Three CTE Teachers Honored by State

Three CTE Teachers Honored by State
Posted on 08/05/2019
Suffolk News-Herald Article:

A Nansemond River High School teacher has earned one of the highest honors given to technology and engineering education teachers in Virginia, picking up the Virginia Technology and Engineering Education Association’s 2019 Teacher of the Year award.


Dawn Rountree, who teaches engineering in the school’s Project Lead the Way program, said she appreciated receiving the honor with so many teachers doing great things in their classrooms across the state.


“It’s a humbling thing to be seen as a teacher with a high honor within the association,” Rountree said.


“We are proud of your accomplishments,” said VTEEA awards committee chairwoman Catherine Allen. “Your efforts at Nansemond River High School will help ensure that students in the program learn about design, engineering and technology as part of the total high school experience … and your students will develop a significant degree of technological capability.”


Rountree said she is not just teaching students to be engineers but also teaching them to be consumers. But for those who choose engineering as a career, she knows the classes they take with her and her colleagues at Nansemond River will prepare them. Professional engineers, she said, have told her that the things her students are learning are things most don’t learn before they are sophomores in college.


But because she sees many of her students all through high school due to the nature of the Project Lead the Way program, her classes take on more of a family atmosphere.


The VTEEA also honored Forest Glen Middle School career and technical education teacher Debra Shapiro with the John Monroe Outstanding Service Award, given for recognition for extraordinary service to the profession and to the VTEEA by its members.


Shapiro said the award is personal for her, having met Monroe while she was in college at the University of Northern Iowa in the mid-1980s. After having researched states taking the lead in pushing for technology education, she came across Monroe’s name and noted his long-time career with Suffolk Public Schools, as he taught at Southwestern, Forest Glen and Lakeland high schools and was a one-time administrator before going back into the classroom.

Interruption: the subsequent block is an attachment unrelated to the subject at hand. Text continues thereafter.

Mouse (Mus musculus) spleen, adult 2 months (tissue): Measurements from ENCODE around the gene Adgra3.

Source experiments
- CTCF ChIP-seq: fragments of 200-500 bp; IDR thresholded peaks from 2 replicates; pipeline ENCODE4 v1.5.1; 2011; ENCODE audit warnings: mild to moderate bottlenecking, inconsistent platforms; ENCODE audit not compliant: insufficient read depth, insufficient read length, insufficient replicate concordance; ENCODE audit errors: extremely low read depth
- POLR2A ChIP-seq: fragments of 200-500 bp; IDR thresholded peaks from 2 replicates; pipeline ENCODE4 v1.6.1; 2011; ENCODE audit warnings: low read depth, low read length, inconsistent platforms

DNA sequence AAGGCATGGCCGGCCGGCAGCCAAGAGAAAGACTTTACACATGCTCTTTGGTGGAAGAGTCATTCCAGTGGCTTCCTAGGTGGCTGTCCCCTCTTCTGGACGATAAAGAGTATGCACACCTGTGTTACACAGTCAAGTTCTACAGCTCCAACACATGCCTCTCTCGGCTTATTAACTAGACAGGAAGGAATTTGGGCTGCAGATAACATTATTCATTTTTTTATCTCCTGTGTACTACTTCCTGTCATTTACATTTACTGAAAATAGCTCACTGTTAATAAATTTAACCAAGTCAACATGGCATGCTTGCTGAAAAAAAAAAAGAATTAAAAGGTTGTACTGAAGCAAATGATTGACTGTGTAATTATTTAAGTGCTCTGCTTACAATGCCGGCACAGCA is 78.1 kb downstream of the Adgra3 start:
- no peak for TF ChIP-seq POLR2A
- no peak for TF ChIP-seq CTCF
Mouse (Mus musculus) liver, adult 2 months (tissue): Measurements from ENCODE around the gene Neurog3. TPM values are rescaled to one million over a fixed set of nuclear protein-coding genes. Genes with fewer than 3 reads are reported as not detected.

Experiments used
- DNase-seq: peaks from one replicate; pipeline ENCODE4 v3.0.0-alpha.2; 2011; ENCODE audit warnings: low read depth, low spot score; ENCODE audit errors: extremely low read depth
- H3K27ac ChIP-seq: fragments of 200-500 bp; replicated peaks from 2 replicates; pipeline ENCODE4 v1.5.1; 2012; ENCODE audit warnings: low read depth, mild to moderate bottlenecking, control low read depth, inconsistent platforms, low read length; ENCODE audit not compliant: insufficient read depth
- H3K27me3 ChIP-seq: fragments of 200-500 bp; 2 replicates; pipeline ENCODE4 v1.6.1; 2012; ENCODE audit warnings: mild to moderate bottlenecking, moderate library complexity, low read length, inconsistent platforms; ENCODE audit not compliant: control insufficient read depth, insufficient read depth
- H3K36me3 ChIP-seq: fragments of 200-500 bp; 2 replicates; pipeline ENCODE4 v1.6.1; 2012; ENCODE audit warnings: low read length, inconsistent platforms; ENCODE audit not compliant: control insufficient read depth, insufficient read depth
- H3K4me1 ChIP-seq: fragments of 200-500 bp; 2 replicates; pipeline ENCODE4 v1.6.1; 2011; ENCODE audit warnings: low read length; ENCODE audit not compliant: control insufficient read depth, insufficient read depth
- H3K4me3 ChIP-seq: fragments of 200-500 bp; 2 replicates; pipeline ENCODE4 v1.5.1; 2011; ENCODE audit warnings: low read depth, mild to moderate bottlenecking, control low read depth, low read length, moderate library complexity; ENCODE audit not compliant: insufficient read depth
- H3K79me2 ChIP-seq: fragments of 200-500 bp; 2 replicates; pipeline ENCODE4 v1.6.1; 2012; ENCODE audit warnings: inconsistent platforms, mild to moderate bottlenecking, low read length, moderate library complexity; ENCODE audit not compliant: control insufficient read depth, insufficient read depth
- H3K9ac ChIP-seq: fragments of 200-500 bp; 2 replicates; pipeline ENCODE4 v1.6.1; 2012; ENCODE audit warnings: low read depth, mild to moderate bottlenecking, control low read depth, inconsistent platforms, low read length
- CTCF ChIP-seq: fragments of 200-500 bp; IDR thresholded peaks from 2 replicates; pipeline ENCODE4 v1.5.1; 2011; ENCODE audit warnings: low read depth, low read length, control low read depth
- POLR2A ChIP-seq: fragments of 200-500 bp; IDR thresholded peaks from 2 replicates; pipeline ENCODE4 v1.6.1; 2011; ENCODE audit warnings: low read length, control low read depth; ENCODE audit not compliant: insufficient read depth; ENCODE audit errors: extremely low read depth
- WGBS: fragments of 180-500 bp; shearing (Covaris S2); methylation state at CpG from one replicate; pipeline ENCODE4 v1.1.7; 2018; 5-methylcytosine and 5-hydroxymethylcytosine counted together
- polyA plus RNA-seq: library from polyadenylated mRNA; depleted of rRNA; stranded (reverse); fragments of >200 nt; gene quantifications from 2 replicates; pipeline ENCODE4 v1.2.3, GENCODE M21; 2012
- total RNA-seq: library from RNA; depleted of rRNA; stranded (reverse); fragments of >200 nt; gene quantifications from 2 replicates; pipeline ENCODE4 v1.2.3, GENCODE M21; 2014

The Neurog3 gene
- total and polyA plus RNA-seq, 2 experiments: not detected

When she attended a conference in Kansas City while in college and got to meet him, she was honored. Still, she was not expecting him to remember her a year later when she was at another conference job-hunting, applying to work for Norfolk Public Schools.


Shapiro, who was hired by Norfolk Public Schools 32 years ago, taught at Maury High School before coming to Suffolk and getting assigned to Monroe’s old classroom when she was hired to teach at Forest Glen Middle School, the year after it switched from being a high school. At that time, he had left to teach at Lakeland.


She taught at Forest Glen Middle until mid-December 2003, when she became a technology lead teacher for Suffolk Public Schools and Rountree’s husband, Nathan, was hired to replace her. He’s now working alongside his wife at Nansemond River.


Shapiro did that until 2006, when she taught at King’s Fork Middle School for eight years, teaching her own son before returning to Forest Glen when Nathan Rountree went to Nansemond River. She teaches an introduction to technology course for sixth-graders and a technological systems course for seventh- and eighth-graders.


“We’ve had this great relationship,” Shapiro said of Monroe. “He’s advised and mentored me. He was somewhat of a father figure. He just became a really important part of my life. … He’s always believed in me and championed me.”


Shapiro said given how humble he is, to have his name on an award is huge and blows her mind.


“I’ll never be as wonderful as he is, as far as I’m concerned,” Shapiro said, “but like him, none of the stuff we do is about recognition. It’s about the kids. The other things are just things. The best part of what I do is in the classroom with my kids, or helping other teachers do more with their kids.”


Also recently, King’s Fork High School’s San Antonio Crosby, who teaches basic technical drawing and communications systems, was named as the Tidewater Region president of VTEEA and will serve a two-year term.
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